NFL lineman and fellow good samaritan saved a retired schoolteacher from sexual assault
via Tempe Police Department

New England Patriots offensive lineman Justin Herron was enjoying a walk and a light workout at Kiwanis Park in Tempe Arizona on Saturday, March 20.

However, his beautiful day was thrown into chaos when he heard the screams of a 71-year-old woman. The retired school teacher was being accosted by a 30-year-old man who attempted to sexually assault her.

Herron was shocked to see such a horrifying act happening in an open field in broad daylight. Without thinking, the athlete jumped into action, by running over to the victim and screaming for help.


"I'm a football player, so I'm kind of a big," he said according to CBS News. "I try not to be too aggressive knowing that I could hurt somebody. I do have a loud voice. I yelled, told him to get off of her, and then yanked him off and I told him to sit down and I told him to wait until the cops come."

"All I could do was thrust myself over there and help the victim, make sure that I could comfort her and be the best person I could be to her around her," he said.

Herron was assisted by Murry Rogers who was scouting locations at the park for his 15-year-old daughter's birthday. He helped to detain the suspect, Kevin Caballero, while Herron got the victim to safety.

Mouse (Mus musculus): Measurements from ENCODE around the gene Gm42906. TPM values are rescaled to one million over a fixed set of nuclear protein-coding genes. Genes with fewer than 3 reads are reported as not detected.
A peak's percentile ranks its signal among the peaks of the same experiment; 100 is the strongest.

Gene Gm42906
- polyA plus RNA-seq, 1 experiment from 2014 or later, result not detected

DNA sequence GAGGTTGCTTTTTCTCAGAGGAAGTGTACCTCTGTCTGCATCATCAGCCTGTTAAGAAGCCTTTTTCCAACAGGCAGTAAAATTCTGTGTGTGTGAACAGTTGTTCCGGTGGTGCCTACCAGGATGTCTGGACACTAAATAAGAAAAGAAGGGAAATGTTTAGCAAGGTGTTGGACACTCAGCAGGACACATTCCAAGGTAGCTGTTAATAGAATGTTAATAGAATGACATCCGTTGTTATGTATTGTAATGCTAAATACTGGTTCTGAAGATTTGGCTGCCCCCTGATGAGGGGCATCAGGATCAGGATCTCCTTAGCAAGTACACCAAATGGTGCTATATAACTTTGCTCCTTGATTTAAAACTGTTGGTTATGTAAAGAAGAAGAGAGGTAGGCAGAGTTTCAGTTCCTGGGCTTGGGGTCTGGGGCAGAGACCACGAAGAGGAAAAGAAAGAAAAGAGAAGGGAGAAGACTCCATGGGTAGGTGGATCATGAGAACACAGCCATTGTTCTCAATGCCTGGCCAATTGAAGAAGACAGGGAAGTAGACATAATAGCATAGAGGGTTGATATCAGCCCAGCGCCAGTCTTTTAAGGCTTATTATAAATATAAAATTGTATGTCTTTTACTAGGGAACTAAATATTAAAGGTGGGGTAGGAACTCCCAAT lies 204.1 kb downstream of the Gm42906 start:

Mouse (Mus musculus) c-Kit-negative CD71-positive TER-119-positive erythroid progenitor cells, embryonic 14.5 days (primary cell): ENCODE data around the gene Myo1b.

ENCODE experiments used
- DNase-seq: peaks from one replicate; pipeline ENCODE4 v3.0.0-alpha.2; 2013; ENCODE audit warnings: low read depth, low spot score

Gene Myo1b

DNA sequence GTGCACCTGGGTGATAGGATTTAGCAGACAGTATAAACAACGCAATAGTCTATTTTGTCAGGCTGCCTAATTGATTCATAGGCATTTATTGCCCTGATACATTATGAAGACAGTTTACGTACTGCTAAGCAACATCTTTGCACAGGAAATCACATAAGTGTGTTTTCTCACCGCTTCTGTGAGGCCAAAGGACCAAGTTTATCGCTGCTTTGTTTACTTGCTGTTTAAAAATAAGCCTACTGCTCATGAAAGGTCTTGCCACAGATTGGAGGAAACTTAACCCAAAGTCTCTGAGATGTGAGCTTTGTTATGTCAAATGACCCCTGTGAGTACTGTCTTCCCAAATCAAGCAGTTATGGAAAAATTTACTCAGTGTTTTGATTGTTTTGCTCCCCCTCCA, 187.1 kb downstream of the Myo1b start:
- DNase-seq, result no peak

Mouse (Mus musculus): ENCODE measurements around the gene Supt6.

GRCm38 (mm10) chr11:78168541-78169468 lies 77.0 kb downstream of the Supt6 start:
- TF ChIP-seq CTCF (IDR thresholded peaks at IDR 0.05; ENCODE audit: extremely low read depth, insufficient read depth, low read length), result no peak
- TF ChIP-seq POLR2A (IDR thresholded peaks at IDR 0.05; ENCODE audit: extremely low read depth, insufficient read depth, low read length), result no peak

The two men forced Caballero to wait at the scene of the crime until police arrived. It's safe to assume that Caballero didn't try anything funny or attempt to run away. Who would mess with a 6'5" 300-pound NFL lineman?

Herron moved the victim away from the scene of the crime so she could collect herself and begin to heal.

On Wednesday, the two men were presented with Outstanding Service Awards by the Tempe Police Department. "You see it in movies and TV all the time, but you never think it's going to happen in real life until it does. In that moment, I was in shock," Herron said at a press conference.

"It was terrifying to witness," Rogers added.

"If not for the swift actions of Mr. Justin Herron and Mr. Murry Rogers, this vicious attack could've been much worse," Tempe Police Detective Natalie Barela said.

The two Good Samaritans were briefly reunited with the victim before the press conference.

"It was heartwarming to see her, but also gut-wrenching to see how she responded to the trauma and how she's dealing with it," Herron said according to CNN. "No one should go through that."

"She thanked us. She called us her angels," said Rogers. "I'm a little bit of a crier, so it was very emotional."

Caballero was charged with kidnapping and attempt to commit sexual assault, police said.